remove the said John Parkin from his possession and have with power
kept him out to this day against the peace of our sovereign lord the
1745–6. 3 March.
The managers of the Presbyterian Fund "agreed that
the allowance formerly made to Crook be granted to Mr. John
Blackburn at Russendale from Midsummer last till the congregation
at Crook revives.
1747 18 April.
During the cattle distemper Thomas Fawcett of Weesdal
in Ravenstonedale received a certificate to drive certain cattle to K.
Stephen for sale which had been for two months entirely free from
infection or distemper. The Certificate was attested by Robert
Mounsey, curate at Ravenstonedale. Kendal Notes and Queries,
1759 28 May.
Philip Handley of Nathwaite, Ravenstonedale, in his will
bequeathed £20 to Simon and John Alderson to be used for "the
members of the Quaker's Meeting, so called, in Ravenstonedale."
"To my nephew Isaac, son of John Handley my estate of tenant
right at Nathwaite which was devised to me by my eldest brother
1764 30 April.
Presentment that Thomas and William Elliotson with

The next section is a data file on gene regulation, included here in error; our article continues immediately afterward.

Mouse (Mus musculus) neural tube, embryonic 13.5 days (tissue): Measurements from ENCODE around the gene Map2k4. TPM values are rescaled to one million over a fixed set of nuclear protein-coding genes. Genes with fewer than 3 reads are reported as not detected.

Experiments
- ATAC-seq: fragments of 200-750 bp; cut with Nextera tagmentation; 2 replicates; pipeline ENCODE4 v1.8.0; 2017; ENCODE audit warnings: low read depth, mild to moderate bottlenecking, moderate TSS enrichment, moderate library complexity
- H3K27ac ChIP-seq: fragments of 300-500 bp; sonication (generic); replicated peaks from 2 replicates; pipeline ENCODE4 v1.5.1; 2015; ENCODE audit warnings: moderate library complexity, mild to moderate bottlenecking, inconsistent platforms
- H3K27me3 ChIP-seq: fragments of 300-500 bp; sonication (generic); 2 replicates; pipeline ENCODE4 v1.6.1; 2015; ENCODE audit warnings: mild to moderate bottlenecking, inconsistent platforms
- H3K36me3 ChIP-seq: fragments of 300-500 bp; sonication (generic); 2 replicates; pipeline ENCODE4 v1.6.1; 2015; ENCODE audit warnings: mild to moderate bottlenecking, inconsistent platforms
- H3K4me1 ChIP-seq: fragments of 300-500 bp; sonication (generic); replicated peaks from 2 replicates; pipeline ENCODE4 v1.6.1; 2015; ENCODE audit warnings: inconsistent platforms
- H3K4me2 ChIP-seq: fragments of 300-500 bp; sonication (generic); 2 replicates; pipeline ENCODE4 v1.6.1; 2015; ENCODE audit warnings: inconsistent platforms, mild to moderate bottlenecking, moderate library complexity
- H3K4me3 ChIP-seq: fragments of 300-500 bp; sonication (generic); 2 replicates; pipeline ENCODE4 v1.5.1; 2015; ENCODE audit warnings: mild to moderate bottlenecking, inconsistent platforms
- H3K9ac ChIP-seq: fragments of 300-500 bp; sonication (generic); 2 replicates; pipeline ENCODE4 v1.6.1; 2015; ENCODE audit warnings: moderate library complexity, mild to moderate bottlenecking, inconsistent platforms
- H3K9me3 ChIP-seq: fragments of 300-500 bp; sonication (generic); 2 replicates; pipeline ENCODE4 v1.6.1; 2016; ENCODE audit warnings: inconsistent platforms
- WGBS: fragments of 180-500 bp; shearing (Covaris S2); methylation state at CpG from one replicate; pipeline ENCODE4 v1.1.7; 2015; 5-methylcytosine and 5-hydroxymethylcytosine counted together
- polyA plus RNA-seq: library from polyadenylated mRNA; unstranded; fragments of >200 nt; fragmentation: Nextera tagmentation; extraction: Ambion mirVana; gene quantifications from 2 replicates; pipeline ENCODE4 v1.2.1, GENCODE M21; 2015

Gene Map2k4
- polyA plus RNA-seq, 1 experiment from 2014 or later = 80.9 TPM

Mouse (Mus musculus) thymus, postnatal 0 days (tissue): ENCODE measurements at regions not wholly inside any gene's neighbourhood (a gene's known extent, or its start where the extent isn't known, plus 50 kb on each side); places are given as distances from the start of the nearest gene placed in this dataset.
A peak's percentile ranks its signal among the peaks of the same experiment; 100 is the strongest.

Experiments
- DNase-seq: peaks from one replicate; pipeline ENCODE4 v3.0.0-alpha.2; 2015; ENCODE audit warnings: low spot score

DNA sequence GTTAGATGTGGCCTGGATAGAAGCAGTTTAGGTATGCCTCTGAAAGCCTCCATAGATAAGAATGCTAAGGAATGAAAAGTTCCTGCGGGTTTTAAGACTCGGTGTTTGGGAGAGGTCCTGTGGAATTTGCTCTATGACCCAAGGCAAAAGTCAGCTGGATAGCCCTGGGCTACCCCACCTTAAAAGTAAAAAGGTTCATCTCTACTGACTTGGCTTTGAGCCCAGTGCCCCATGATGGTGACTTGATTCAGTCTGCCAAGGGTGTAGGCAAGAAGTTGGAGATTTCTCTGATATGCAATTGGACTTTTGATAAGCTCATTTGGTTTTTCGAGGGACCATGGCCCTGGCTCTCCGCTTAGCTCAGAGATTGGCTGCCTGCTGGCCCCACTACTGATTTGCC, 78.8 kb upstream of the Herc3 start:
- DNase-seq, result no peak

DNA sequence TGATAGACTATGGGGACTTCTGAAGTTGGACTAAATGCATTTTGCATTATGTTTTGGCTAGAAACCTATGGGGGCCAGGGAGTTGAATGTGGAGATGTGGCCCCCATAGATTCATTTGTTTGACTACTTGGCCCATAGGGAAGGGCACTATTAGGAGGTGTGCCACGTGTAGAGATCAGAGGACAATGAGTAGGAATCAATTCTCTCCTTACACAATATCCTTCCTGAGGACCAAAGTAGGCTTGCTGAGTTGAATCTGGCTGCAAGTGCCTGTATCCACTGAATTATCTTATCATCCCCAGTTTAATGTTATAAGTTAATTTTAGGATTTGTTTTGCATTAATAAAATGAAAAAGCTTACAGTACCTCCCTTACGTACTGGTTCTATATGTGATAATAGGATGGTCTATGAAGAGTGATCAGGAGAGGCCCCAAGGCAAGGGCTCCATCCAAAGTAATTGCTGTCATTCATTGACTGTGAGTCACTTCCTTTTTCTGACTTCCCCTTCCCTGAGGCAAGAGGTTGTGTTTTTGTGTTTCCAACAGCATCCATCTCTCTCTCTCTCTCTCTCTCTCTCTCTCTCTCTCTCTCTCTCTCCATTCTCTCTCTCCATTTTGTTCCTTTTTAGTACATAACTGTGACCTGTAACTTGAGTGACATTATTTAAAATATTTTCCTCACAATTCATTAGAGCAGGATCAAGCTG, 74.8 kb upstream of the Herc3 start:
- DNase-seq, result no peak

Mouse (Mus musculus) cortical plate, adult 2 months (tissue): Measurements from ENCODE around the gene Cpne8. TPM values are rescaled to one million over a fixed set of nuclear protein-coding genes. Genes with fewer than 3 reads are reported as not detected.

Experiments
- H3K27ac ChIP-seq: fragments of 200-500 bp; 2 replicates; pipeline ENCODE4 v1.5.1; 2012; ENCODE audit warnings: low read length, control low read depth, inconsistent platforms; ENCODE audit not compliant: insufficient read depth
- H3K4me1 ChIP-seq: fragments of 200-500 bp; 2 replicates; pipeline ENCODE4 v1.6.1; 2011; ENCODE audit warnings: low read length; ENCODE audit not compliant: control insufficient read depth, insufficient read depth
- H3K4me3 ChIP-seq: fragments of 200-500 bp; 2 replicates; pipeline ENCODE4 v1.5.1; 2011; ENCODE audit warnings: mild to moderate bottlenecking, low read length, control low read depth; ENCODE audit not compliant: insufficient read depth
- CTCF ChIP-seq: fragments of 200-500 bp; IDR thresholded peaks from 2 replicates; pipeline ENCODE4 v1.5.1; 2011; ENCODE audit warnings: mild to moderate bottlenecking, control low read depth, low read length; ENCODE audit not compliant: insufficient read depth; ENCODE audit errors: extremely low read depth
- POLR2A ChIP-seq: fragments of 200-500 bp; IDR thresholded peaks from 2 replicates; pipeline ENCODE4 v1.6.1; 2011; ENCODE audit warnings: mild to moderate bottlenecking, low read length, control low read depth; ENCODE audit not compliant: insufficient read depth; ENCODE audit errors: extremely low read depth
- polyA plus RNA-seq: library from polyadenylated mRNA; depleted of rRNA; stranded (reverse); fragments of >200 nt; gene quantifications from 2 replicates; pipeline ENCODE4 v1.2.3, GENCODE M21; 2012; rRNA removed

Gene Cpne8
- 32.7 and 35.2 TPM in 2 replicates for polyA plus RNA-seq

force and arms did obstruct and block up a certain ancient water
course adjoining the King's highway between the market towns of
Orton and K. Stephen with gravels and other materials, by reason
whereof the rain and waters that were wont to flow down the said
course did and do overflow and remain in the King s highway to its
great hurt. Also that Thomas Elliotson, by reason of his tenure of
adjoining lands, ought to repair and maintain a certain ancient
Foot Bridge, called Bootherdale leading from the town of Ravenstonedale to the market town of Orton, it being 20 feet in length and
3 feet in breadth and in great decay for want of reparation.
1777 28 June.
Isaac Handley of Nathwaite left by his will to his son
Thomas his estate called Wandall to have and to hold according to
the custom of the manor of Ravenstonedale; also all his tithes of
corn, grain, hay, wool, lambs, calves, foals, bees, etc. To his youngest